Among The Muses's Reviews > A Hint of Rapture

A Hint of Rapture by Miriam Minger
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** spoiler alert ** Twenty-one years ago today, A Hint of Rapture hit the shelves, giving readers a love adventure with life and death risks of two people, who, by political standards, should be sworn enemies, but only found love in one another.

It's 1746, in Farraline, Strathherrick, Scotland, and Madeleine (Maddie) Fraser is awakened by her maidservant with England's 'redcoats' advancing on her home. Two months had passed since the Battle of Culloden. Two months since she became the Mistress of Farraline, and of Mhor Manor, following the death of her father, baronet Sir Hugh Fraser. Prior to his leaving for war, he bid her to take care of the people. An obligation she'd since held fast to.

At only nineteen, Maddie was forced to bear the weight of the survival of her people as the redcoats plundered and burned homes as well as sought out any and all men that may have survived Culloden and went into hiding deep within the mountains. When the redcoats destroyed what little precious memories she held in family heirlooms, she decided to start fighting back.

Dressed in all black, mens clothing, with only four additional village men to aid her, she begins stealing back food and supplies in order to keep her people fed and alive. The biggest problem she failed to take into account was that the goods she was stealing along the main road belonged to the cruel military General Cumberland, known as the Butcher, himself. All this did was throw fuel on the already burning fire of tension between the Scots and England.

Captain Garrett Marshall is a unique kind of officer; With a smidgen of Scots blood running through his veins and his aristocratic background, he doesn't exactly adhere to many of the beliefs and actions of his peers -- especially his General. This also makes him the perfect person for the Butcher to send in to capture the infamous Black Jack.

Captain Marshall and his loyal and more civilized unit of men set up base inside Mhor Manor right along side Maddie. You can only imagine that this does not bode well. Maddie despises and abhors the English -- and makes no effort to hide the fact. But, along the way, much to her irritation, Maddie starts to notice that Garrett is nothing like the redcoats that she's familiar with, which only causes her solid guard to be cracked and slowly crumbling.

However, that doesn't stop Maddie from hating the English, continuing her raids, and taking every chance she can get to put down and shut down Garrett and his advances. What surprises her (and me) most is that she's able to continue the raids right under Garrett's nose without him or his men noticing.

But, as Black Jack continues to allude the English, tension arises, and with her people's safety being put into jeopardy, Maddie realizes that the only thing left to do is surrender herself. The only problem is, both Maddie and Garrett have much to loose when Garrett finally realizes who Black Jack really is and is forced to turn in the person he's fallen in love with.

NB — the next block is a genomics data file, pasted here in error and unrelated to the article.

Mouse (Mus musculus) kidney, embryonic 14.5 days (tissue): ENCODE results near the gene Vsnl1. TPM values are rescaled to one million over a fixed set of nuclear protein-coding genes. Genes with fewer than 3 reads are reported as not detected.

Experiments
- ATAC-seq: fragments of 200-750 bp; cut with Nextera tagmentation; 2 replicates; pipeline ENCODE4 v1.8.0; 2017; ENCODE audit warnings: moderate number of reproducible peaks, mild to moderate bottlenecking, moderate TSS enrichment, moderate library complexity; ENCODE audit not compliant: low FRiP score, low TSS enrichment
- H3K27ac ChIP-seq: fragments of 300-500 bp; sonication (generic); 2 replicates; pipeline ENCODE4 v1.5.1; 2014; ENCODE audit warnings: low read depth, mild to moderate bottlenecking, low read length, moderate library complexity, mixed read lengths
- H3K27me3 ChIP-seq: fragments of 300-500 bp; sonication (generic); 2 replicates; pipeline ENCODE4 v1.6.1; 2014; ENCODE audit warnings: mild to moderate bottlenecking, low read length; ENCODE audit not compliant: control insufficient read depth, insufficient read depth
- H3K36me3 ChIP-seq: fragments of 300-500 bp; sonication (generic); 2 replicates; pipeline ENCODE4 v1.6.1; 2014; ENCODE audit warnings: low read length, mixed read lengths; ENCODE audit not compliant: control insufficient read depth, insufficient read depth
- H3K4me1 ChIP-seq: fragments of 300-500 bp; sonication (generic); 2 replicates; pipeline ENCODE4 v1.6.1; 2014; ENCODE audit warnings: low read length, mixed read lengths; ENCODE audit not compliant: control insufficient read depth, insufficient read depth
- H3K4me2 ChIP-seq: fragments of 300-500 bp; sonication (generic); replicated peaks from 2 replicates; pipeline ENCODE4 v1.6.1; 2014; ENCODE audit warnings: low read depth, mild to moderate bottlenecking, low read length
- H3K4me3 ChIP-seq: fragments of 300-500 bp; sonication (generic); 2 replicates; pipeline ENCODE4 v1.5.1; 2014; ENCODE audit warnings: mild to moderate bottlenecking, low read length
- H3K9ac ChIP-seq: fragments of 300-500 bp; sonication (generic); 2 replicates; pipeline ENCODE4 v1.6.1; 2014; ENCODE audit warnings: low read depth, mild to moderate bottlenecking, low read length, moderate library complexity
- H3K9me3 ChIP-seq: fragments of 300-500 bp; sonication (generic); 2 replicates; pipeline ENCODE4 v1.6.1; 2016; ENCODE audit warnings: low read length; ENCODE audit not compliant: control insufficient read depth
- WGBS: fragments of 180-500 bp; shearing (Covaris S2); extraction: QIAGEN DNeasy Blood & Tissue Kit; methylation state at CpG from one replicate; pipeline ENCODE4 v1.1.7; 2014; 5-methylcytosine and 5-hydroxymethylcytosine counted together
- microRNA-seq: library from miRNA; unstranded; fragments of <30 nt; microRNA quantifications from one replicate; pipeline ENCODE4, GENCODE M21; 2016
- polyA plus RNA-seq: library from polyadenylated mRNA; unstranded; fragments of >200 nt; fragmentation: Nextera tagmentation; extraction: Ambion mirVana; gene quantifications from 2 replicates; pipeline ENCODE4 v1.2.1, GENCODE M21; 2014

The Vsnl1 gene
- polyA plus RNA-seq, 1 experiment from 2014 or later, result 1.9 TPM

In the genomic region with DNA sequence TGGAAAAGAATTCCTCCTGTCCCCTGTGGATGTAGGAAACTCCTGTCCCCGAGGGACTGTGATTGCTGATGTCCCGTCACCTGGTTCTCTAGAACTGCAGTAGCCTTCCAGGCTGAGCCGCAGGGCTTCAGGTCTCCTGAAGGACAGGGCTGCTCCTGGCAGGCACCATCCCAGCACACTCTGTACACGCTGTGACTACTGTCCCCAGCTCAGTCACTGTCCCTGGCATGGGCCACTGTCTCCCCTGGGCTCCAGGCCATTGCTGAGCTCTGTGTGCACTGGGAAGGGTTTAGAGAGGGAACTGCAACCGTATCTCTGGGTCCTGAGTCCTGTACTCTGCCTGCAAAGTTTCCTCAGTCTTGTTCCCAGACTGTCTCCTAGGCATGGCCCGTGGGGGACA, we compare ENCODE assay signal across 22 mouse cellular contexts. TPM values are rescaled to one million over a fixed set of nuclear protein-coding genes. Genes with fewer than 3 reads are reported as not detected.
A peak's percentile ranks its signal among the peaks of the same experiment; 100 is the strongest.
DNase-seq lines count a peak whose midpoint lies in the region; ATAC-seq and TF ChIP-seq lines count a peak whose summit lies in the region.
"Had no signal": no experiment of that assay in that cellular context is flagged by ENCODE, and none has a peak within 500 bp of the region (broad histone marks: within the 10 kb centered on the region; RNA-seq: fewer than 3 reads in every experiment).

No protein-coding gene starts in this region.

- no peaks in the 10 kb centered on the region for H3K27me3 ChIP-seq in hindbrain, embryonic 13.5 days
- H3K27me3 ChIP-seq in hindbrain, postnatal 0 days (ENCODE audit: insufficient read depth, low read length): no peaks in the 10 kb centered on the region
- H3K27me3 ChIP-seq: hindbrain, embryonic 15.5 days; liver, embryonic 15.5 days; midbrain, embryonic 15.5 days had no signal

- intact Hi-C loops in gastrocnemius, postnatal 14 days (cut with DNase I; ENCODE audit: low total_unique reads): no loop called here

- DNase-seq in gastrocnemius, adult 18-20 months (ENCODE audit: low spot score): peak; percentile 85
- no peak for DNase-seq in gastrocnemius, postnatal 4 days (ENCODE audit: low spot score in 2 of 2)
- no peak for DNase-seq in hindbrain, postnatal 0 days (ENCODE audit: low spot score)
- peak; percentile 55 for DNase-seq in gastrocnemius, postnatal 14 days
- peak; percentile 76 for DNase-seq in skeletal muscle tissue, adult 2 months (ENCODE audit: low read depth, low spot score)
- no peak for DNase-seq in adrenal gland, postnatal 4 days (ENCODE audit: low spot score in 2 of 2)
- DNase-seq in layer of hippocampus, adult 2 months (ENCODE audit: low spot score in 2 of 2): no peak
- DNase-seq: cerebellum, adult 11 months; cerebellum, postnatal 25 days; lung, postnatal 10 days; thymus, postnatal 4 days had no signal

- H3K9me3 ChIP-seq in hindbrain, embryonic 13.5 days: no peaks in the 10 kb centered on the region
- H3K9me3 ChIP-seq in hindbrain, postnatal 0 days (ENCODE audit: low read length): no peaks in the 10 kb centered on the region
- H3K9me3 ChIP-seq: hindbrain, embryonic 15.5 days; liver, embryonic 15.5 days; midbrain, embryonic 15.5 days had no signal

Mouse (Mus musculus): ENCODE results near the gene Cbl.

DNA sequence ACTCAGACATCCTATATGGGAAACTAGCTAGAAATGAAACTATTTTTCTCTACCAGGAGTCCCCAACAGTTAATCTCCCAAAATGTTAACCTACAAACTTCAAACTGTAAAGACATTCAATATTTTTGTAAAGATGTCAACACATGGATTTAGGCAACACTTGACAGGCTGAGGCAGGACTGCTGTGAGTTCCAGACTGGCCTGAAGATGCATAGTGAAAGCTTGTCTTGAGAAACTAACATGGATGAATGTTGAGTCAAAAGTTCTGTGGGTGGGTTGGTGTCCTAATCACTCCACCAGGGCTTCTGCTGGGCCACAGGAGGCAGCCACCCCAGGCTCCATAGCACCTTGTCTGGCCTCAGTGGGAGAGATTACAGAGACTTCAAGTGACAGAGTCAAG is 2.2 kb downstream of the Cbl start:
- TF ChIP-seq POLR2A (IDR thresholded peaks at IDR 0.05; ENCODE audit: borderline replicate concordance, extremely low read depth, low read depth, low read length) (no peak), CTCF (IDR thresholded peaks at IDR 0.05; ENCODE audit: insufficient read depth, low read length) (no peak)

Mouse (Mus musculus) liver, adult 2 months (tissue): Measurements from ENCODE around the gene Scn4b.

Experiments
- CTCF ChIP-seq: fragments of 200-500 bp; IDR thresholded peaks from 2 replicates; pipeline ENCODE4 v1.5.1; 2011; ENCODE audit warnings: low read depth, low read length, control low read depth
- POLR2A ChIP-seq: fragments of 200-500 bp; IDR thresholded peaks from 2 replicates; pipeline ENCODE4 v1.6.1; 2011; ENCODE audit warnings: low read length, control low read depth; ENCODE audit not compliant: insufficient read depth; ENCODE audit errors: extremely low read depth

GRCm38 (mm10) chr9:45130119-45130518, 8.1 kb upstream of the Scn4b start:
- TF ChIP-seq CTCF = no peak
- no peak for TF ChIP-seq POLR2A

In this turn of the twentieth-century historical romance, you see a lot of the characteristics of those early novels. A little bit of an info dump at the beginning (although in its defense it does make for setting the stage for a necessary background of Maddie and the Scottish people), an annoying heroine, and repetition of the word bastard *lol*.

One of my biggest qualms I had was with the heroine. Maddie Fraser is young, thinking that she's pretty much invisible, and so head strong that she continuously makes annoying choices. I get why she was doing what she did, I think it showed great character, and at the moments when she did let down her guard, she was a very likable person. But, as the book progressed, I just lost my rooting for her. She was always up-down, hot and cold, with her feelings towards Garrett. For someone who didn't seem to care about anything but doing what was best and right, she sure did have issues with the image of what it would look like to her people if she let them know what Garrett was starting to mean to her, as well as admitting it to herself. In fact, her denial and immaturity eventually almost cost Garrett's life, when all he wanted to do was prove to the Scots of Farraline that he was sincere in their cause and in love with Maddie.

Garrett pretty much does everything he possibly can to demonstrate that he loves her -- even risking his own neck and sacrificing so much in order to save not only her but her people as well. I couldn't help but really, really like Garrett. But the poor guy was in love with a woman who just couldn't see past his "redcoat" (pun intended) until it nearly cost him his life.

The plot of the story was pretty believable -- at least in terms of historical considerations. I don't exactly find it believable that the heroine could sneak out of the same house, while living on the same floor as the hero, and having guards surrounding the house and adjoining areas, without having any suspicions whats-so-ever.

Ms. Minger did a great job at including a lot of historical facts and using consistent Scottish brogue. I enjoyed the setting, loved the hero Garrett, and also enjoyed the unique plot line and secondary characters. There's some smexin' scenes that were really good! Garrett could be an alpha when he needed to be but also knew when to hold his tongue.

Overall, I'd say I enjoyed this book despite my issues with the heroine. But, just FYI, the Kindle version of this story is a mess. As the story progressed there was a lot of formatting issues and grammatical errors.
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